A woman holding a cat.

Dr. Hurley and Dr. Levy Aim to Save One Million Cats


Kate Hurley Shelter w/Cat

The Million Cat Challenge, founded by Dr. Kate Hurley and Dr. Julie Levy in 2014, is working to help animal shelters save the lives of a million cats within five years. It’s a private cause for veterinarians Dr. Kate Hurley and Dr. Julie Levy, as several million cats are euthanized annually.

The initiative is supported by the UC Davis Koret Shelter Medicine Program and the University of Florida Maddie’s Shelter Medicine Program. Dr. Hurley is the Director of the Shelter Medicine Program at the UC Davis School of Veterinary Medicine and Dr. Levy is Maddie’s Professor of Shelter Medicine at University of Florida’s College of Veterinary Medicine.

The Million Cat Challenge draws upon Dr. Levy’s and Dr. Hurley’s wide-ranging expertise handling and socializing with pets in shelters. To date, more than 250,000 cats are saved and 263 shelters in the United States and Canada have signed up to participate in the challenge.

“Through our work with shelters, we became aware of practical strategies that successfully help balance the number of cats entering shelters with the organization’s ability to treat them humanely and get them placed quickly,” Hurley said.

The Million Cat Challenge encompasses five initiatives:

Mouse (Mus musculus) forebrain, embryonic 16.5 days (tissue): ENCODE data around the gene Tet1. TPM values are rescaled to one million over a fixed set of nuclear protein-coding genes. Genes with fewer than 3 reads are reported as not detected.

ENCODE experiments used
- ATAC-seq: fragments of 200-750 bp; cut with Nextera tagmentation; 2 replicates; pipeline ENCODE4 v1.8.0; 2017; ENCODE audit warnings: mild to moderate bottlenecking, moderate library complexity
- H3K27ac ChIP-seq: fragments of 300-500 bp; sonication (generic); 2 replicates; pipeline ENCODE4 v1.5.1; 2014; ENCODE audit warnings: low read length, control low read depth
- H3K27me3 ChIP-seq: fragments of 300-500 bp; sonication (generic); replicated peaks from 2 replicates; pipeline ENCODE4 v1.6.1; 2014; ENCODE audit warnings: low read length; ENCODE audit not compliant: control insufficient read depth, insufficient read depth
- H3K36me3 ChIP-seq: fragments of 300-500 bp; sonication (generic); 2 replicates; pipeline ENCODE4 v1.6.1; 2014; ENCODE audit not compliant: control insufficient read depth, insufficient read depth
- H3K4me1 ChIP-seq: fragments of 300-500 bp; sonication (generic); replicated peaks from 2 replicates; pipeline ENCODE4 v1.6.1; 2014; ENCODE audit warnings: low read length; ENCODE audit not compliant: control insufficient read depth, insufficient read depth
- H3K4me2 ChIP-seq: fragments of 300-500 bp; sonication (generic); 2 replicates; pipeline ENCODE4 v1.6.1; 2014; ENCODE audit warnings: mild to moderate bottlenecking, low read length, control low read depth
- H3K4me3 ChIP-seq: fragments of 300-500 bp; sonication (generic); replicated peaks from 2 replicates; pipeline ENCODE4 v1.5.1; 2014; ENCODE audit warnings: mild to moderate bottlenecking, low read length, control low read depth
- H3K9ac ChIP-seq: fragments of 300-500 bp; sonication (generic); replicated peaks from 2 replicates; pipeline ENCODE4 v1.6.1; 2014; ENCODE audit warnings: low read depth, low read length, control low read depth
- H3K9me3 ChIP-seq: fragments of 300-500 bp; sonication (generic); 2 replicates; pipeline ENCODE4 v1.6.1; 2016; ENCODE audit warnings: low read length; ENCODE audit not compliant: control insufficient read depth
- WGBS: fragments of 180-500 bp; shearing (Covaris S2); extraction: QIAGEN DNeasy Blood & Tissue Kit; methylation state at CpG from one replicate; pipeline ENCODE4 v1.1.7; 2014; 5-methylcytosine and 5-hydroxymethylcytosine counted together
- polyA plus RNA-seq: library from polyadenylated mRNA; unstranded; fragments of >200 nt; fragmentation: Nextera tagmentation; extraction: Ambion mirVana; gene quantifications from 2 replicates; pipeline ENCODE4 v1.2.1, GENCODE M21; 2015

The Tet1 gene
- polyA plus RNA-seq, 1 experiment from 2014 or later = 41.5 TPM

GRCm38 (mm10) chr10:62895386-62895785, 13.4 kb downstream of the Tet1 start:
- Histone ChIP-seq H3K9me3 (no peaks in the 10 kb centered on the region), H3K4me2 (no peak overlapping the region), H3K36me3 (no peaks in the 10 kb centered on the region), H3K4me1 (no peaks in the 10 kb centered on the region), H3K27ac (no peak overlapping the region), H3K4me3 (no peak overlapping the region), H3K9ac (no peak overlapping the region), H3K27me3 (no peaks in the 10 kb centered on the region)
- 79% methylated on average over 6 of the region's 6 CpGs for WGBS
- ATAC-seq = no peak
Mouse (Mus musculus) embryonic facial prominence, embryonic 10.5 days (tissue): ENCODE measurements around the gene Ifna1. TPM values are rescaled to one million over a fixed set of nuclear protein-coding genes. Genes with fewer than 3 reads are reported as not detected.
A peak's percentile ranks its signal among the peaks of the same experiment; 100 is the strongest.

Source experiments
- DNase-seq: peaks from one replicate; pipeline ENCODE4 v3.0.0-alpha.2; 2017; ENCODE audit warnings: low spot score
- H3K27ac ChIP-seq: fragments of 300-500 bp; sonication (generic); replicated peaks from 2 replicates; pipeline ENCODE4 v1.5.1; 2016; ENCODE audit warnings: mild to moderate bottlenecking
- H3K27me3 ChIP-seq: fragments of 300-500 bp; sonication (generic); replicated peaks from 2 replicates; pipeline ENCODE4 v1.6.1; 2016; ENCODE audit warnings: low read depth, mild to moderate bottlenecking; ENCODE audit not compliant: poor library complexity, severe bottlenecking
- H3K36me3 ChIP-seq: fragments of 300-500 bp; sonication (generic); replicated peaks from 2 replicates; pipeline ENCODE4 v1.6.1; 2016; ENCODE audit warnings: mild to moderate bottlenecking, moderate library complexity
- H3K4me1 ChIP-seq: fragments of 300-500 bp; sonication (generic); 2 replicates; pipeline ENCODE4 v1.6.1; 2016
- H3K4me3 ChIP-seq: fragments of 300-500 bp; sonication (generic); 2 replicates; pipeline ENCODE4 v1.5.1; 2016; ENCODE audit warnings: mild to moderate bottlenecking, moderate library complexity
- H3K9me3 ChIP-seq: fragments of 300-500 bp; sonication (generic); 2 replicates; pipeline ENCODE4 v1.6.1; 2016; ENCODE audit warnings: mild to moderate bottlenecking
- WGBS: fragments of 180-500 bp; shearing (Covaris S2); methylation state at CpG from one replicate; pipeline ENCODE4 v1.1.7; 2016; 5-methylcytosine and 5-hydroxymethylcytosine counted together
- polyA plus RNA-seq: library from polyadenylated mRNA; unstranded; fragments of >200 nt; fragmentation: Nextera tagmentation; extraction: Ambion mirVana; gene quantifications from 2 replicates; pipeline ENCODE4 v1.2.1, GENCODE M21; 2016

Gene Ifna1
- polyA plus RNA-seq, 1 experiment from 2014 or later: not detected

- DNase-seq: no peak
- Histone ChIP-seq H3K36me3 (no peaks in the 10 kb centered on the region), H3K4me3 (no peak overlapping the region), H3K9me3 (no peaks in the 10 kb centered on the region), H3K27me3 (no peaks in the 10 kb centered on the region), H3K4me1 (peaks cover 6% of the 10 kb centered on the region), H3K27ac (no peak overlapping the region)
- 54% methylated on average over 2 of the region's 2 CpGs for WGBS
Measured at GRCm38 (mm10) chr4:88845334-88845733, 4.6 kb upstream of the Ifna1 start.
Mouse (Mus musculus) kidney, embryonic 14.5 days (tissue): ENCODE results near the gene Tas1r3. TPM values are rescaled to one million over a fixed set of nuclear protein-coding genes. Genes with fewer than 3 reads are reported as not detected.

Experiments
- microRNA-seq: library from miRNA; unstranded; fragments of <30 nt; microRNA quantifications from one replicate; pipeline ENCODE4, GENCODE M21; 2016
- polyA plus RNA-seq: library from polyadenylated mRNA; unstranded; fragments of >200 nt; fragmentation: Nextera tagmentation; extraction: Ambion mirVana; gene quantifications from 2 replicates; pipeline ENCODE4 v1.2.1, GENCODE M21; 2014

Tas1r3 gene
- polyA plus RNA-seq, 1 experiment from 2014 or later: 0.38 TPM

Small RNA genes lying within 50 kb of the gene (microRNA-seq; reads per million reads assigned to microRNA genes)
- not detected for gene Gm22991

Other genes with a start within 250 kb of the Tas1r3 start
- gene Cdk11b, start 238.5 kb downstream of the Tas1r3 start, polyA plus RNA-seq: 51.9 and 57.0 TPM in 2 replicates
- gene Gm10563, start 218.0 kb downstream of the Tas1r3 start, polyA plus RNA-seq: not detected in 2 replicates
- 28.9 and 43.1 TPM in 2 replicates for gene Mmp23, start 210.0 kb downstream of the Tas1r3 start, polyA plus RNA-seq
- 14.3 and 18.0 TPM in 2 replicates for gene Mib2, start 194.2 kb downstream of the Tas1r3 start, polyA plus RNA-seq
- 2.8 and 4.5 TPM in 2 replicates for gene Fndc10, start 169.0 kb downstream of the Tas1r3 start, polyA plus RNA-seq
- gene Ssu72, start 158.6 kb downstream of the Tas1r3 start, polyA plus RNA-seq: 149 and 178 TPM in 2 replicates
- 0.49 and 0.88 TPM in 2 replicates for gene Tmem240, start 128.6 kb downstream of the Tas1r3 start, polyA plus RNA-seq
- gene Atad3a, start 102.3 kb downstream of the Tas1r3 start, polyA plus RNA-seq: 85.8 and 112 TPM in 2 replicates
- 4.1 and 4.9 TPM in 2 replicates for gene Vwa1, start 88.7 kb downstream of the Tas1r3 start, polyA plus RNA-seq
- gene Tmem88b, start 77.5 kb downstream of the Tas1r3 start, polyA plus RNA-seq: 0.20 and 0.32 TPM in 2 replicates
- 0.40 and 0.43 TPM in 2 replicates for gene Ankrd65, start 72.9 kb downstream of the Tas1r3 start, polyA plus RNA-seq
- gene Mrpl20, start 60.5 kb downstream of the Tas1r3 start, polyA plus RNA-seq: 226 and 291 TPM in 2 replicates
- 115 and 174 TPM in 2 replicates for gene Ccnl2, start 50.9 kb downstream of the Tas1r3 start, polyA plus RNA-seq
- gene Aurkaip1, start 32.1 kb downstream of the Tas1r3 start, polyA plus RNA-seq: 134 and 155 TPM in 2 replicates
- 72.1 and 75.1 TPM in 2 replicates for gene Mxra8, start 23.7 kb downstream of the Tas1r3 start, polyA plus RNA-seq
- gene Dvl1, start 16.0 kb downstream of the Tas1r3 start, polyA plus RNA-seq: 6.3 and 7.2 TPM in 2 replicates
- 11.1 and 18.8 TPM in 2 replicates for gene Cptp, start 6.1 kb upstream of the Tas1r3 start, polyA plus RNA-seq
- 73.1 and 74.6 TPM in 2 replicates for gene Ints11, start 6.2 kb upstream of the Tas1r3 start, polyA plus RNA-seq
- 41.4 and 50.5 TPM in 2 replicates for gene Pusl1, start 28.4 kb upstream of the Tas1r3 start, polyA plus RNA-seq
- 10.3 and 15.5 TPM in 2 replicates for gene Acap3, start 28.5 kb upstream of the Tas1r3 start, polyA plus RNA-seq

• Alternatives to ingestion – Provide favorable choices to keep cats in a house or community when entry to shelter isn’t the best option.
  • Managed entry – Schedule consumption of cats to fit the shelter’s skill to ensure humane care and safe motion through the shelter system to a suitable result for every cat.
  • Capacity for attention – Match the variety of cats cared for at any one time with the capacity needed to ensure the Five Freedoms of Animal Welfare, which are freedom from hunger and thirst; independence from suffering; independence from pain, injury or ailment; liberty to express normal behaviour; and freedom from anxiety and misery.
  • Removing obstacles to adoption – Expand the pool of adopters by removing impediments to adoption for example price, procedure or place.
  • Return to field – Sterilize, vaccinate and return wholesome unowned shelter cats to the place of source as a substitute to euthanasia.


Source link

Disclaimer: The information provided on this veterinary website is intended for general educational purposes only and should not be considered as a substitute for professional veterinary advice, diagnosis, or treatment. Always consult a licensed veterinarian for any concerns or questions regarding the health and well-being of your pet. This website does not claim to cover every possible situation or provide exhaustive knowledge on the subjects presented. The owners and contributors of this website are not responsible for any harm or loss that may result from the use or misuse of the information provided herein.

Similar Posts